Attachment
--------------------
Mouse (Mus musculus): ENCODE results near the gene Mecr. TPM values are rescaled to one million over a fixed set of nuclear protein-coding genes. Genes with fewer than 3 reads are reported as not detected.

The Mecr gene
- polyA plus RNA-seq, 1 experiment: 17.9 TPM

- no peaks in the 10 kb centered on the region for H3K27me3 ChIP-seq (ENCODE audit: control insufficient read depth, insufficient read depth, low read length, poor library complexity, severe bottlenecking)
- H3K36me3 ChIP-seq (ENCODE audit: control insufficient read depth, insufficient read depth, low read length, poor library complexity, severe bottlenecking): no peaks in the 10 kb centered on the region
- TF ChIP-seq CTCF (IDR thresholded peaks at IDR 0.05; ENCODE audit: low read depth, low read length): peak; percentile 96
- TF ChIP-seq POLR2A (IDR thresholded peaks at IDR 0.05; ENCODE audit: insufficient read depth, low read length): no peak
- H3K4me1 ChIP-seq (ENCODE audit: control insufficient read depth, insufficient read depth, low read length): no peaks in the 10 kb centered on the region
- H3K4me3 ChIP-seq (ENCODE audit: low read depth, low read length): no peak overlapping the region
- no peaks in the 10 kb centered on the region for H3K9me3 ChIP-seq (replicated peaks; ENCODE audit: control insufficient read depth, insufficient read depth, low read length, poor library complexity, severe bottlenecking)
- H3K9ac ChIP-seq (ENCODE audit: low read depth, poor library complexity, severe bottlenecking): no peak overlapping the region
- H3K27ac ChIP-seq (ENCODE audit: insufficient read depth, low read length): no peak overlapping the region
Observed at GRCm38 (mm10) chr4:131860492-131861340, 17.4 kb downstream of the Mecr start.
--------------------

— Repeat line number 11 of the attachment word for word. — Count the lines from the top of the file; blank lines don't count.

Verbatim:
- H3K9ac ChIP-seq (ENCODE audit: low read depth, poor library complexity, severe bottlenecking): no peak overlapping the region